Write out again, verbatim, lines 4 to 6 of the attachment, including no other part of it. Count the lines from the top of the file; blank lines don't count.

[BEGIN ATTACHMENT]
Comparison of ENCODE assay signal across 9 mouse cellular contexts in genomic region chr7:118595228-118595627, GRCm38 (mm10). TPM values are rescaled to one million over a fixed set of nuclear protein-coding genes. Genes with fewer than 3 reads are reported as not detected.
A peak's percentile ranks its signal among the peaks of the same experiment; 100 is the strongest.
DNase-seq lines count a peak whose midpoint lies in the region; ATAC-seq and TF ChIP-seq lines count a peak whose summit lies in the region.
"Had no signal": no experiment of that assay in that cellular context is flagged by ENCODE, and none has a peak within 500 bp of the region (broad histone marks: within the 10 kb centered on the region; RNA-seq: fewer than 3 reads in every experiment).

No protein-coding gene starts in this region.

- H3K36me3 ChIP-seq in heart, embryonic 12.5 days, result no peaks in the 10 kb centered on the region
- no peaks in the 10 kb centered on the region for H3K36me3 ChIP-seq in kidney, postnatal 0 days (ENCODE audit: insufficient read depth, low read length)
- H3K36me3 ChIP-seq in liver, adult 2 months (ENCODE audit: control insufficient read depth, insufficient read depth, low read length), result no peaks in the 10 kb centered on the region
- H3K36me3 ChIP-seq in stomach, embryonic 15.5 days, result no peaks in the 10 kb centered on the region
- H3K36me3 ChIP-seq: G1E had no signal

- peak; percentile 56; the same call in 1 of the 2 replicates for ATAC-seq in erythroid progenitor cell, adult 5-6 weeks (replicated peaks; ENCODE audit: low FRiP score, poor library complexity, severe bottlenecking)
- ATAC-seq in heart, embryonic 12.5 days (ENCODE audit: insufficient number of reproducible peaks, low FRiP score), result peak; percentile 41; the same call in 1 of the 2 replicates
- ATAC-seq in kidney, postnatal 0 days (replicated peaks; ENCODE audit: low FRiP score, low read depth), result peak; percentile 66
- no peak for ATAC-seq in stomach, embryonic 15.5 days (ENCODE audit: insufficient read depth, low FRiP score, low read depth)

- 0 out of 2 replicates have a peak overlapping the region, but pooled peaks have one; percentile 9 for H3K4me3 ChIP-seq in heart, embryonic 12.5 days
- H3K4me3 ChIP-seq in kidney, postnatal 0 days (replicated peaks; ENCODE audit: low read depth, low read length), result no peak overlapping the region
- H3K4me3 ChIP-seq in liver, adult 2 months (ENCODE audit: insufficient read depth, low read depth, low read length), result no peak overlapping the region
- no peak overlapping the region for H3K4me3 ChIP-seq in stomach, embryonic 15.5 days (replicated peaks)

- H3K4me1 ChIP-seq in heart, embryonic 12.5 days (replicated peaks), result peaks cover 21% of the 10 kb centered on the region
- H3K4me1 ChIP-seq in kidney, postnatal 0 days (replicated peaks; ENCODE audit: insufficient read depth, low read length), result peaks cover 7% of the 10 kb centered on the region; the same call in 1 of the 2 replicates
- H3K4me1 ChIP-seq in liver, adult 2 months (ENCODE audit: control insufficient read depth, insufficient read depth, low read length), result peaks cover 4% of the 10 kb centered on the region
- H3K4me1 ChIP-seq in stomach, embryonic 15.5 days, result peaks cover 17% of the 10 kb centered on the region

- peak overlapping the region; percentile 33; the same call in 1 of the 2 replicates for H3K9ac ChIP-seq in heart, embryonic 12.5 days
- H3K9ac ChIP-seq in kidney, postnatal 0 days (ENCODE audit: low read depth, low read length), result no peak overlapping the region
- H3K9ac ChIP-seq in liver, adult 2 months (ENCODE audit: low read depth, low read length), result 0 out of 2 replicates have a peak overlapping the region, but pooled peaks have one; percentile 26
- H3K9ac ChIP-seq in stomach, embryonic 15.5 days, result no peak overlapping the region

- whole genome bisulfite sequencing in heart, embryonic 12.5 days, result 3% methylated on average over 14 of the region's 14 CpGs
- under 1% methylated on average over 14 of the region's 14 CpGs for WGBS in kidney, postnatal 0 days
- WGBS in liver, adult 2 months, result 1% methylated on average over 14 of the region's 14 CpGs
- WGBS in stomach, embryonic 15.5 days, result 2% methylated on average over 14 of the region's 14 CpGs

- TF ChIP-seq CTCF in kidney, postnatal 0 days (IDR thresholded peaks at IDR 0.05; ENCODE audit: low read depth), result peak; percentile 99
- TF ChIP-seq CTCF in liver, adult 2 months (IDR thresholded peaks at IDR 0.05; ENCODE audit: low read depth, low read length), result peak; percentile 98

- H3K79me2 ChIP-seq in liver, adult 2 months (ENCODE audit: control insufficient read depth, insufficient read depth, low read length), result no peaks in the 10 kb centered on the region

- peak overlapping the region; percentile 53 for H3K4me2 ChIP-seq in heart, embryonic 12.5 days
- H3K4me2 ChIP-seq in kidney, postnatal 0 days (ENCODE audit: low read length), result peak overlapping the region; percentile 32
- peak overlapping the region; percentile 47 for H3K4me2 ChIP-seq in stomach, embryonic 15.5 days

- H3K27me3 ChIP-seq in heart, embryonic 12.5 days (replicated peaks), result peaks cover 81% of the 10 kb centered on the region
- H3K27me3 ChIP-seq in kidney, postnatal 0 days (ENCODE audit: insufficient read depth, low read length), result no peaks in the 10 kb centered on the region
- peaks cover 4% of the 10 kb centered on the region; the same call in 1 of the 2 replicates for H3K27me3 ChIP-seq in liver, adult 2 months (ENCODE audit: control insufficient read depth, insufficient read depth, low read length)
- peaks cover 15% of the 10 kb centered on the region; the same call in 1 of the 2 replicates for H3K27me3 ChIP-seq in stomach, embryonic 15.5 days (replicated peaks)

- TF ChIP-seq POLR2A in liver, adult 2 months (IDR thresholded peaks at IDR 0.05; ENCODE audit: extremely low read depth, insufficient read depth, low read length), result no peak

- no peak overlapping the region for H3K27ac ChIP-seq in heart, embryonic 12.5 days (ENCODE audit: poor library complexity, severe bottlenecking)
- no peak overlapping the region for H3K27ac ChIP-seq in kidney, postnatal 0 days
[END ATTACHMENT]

"Had no signal": no experiment of that assay in that cellular context is flagged by ENCODE, and none has a peak within 500 bp of the region (broad histone marks: within the 10 kb centered on the region; RNA-seq: fewer than 3 reads in every experiment).

No protein-coding gene starts in this region.

- H3K36me3 ChIP-seq in heart, embryonic 12.5 days, result no peaks in the 10 kb centered on the region